As for duplications (or copy) and linked duplcations. In the first case (simple duplication) you create a new object that contains a mesh that is a copy of the original, but which is distinct, which means that any edit on the mesh won't affect the copies. Whereas in the second case (linked duplcations) you create a new object that contains a mesh that is not only a copy of the original, but it is the same, which means that when you'll edit this mesh, it will affect all its copy.

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  • $\begingroup$ Thank you for duplicate clarifications, that helps! However, I'm fairly certain I've moved the curve, as you put it, plenty of times, without any object on the curve or path following it correctly. It always deviates, and I have to reposition it. But, as you said, the solution seems to be, just move everything to the center or world origin, and then create objects, paths, key frames, etc. However, this will make the center very crowded, I would think; and so, my question for developers is, why not simply cut to the chase, and have an object already attached to a path, stay on the path? $\endgroup$ Commented Aug 23, 2022 at 14:33
  • $\begingroup$ As I said you should only need to move the curve, don't move the object, see my edit, and you don't need to put everything at the center of the scene. Maybe your problem is that you've parented the object to the curve, in that case deparent with Alt P $\endgroup$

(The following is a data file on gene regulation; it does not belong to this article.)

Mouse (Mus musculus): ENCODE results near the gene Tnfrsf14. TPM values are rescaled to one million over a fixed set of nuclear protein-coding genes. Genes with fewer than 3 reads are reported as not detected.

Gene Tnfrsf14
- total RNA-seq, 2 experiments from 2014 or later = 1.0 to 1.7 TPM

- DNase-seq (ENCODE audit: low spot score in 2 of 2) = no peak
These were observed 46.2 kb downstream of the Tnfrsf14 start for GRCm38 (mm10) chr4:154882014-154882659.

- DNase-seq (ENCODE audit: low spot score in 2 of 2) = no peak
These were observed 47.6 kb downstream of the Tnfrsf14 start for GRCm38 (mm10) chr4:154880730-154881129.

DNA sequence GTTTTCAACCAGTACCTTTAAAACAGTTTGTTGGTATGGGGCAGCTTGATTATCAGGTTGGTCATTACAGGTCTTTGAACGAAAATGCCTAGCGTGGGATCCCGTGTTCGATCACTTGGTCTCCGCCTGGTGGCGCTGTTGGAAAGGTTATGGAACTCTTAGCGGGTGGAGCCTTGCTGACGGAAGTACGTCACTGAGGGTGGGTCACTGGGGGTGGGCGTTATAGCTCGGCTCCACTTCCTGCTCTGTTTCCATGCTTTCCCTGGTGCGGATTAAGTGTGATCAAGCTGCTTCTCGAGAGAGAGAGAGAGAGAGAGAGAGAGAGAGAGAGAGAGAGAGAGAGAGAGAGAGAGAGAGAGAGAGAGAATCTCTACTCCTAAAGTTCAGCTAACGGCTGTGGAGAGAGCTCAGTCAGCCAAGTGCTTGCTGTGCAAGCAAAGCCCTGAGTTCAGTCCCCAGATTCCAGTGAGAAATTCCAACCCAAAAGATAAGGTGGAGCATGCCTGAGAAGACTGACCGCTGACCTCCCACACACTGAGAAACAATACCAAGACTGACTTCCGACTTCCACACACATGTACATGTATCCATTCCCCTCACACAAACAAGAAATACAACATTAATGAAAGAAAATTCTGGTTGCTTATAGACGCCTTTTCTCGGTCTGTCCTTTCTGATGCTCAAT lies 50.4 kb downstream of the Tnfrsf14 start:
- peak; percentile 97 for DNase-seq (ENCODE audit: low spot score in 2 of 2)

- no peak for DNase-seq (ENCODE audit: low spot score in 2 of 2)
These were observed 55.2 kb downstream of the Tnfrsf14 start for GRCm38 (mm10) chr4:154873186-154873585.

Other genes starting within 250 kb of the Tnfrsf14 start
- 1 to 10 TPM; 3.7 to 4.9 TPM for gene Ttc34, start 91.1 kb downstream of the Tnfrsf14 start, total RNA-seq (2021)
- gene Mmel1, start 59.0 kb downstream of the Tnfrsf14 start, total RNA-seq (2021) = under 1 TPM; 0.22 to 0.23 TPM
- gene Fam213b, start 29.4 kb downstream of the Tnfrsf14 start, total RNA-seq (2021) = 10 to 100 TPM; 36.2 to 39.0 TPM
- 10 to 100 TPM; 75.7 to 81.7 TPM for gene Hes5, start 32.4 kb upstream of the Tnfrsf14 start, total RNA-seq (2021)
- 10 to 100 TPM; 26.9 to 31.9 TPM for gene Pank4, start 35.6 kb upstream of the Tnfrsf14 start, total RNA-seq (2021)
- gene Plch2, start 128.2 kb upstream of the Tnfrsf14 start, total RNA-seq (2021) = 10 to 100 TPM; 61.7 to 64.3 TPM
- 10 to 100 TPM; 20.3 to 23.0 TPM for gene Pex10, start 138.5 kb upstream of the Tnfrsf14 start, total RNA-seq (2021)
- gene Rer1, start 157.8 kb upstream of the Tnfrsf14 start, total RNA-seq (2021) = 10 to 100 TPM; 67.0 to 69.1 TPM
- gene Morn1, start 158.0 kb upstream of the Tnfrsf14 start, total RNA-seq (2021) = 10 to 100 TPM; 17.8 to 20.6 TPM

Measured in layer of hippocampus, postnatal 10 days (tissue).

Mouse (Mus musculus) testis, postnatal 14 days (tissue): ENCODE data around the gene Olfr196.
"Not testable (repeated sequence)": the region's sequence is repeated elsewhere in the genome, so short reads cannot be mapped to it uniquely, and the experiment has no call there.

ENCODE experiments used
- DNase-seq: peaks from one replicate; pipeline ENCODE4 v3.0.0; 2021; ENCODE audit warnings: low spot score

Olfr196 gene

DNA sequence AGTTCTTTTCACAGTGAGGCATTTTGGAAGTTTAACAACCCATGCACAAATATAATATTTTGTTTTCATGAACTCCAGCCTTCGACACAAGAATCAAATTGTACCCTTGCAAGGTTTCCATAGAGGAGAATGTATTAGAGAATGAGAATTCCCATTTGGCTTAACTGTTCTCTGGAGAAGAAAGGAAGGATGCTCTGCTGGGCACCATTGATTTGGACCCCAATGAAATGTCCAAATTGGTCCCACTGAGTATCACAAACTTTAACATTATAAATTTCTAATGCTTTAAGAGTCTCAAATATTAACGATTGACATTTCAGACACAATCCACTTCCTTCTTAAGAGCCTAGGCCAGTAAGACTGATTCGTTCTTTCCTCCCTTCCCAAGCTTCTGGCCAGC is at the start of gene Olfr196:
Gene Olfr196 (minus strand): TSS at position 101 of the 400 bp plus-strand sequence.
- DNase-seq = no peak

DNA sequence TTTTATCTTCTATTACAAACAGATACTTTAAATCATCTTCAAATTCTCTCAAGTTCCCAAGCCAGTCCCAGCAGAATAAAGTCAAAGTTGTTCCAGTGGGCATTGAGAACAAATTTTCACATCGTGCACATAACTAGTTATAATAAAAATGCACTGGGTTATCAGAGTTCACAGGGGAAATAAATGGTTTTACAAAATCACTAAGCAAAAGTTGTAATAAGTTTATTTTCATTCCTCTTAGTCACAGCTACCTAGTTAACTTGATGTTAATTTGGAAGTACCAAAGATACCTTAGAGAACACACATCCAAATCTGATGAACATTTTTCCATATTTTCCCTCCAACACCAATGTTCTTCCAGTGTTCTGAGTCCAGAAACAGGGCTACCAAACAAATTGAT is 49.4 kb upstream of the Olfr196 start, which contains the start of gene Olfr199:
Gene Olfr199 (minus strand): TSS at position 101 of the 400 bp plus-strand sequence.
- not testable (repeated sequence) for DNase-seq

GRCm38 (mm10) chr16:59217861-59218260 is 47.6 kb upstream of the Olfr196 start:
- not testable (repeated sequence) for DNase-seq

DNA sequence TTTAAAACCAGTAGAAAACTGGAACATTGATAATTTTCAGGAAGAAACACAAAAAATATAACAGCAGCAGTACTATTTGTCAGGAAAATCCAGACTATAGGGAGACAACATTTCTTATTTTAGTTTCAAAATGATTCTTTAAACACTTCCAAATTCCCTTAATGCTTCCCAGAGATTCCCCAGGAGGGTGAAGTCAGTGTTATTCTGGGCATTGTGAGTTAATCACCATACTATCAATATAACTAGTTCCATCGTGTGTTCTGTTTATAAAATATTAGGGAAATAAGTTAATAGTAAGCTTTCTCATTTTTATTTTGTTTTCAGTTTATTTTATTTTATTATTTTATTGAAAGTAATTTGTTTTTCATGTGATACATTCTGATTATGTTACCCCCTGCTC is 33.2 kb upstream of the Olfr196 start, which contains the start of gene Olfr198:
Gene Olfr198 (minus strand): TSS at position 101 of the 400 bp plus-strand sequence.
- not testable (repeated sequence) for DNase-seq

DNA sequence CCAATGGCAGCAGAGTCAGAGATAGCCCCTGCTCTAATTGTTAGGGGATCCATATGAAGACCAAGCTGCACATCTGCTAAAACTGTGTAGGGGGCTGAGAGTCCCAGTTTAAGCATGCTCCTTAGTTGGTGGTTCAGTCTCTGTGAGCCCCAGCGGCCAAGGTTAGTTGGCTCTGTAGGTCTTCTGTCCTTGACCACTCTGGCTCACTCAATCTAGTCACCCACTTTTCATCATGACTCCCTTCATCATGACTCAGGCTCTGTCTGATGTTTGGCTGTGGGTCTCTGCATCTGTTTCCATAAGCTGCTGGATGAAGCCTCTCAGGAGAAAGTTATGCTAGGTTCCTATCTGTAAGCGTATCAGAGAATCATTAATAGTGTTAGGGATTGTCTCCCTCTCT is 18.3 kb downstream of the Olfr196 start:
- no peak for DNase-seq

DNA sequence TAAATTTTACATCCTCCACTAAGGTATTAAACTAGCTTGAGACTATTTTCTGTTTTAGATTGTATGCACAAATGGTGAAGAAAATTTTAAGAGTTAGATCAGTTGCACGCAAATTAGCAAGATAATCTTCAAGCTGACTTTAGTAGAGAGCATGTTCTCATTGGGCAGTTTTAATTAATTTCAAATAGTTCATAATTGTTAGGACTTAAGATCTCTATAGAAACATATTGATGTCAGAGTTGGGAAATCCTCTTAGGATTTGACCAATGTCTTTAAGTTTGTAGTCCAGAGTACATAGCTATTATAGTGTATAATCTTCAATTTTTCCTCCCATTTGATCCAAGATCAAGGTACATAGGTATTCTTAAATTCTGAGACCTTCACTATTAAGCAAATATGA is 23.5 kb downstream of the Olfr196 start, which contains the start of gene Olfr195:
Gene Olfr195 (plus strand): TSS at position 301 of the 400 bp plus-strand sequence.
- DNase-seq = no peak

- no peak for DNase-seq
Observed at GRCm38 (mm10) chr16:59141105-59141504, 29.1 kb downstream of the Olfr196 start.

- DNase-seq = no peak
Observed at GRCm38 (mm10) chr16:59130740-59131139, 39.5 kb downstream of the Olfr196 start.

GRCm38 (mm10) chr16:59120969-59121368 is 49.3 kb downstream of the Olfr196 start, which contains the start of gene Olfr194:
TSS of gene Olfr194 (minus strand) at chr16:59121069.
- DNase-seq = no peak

– moonboots
    Commented Aug 23, 2022 at 14:40
  • $\begingroup$ Ok, thank you for saving me some headaches! The issue was, that every time I finished animating an object on a path, without fail, I would try to pick up and move both path and object, and it was always, always the object that was selected, not the path! Thank you, this should help tremendously. However, I would still ask, simply, if the object has just been animated on a path, why on Earth, Mars, or Venus would you want to then have them separated immediately after? It makes no sense to this pea-brained grasshopper, and I'm sure, is causing some Blender Basic frustration out there! $\endgroup$ Commented Aug 24, 2022 at 6:51
  • $\begingroup$ And following the same logic, ("when I join something, I probably want to keep it joined for now"), it ultimately wouldn't matter if I had selected the object or the path; if they are connected in some way, and I exerted strenuous effort to connect them, I guess it's asking too much of software to assume I want them to stay connected. One huge disconnect between PCs and users is, the PC can never infer from the length of time spent on a problem what the intent of the user truly is. At any rate, thank you once again for your assistance! $\endgroup$ Commented Aug 24, 2022 at 6:54
  • $\begingroup$ Yes, I am aware of deparenting and becoming a Single User once again after certain connections, data transfers have been made. But your illustrations and help are greatly appreciated; thank you. $\endgroup$ Commented Aug 24, 2022 at 6:59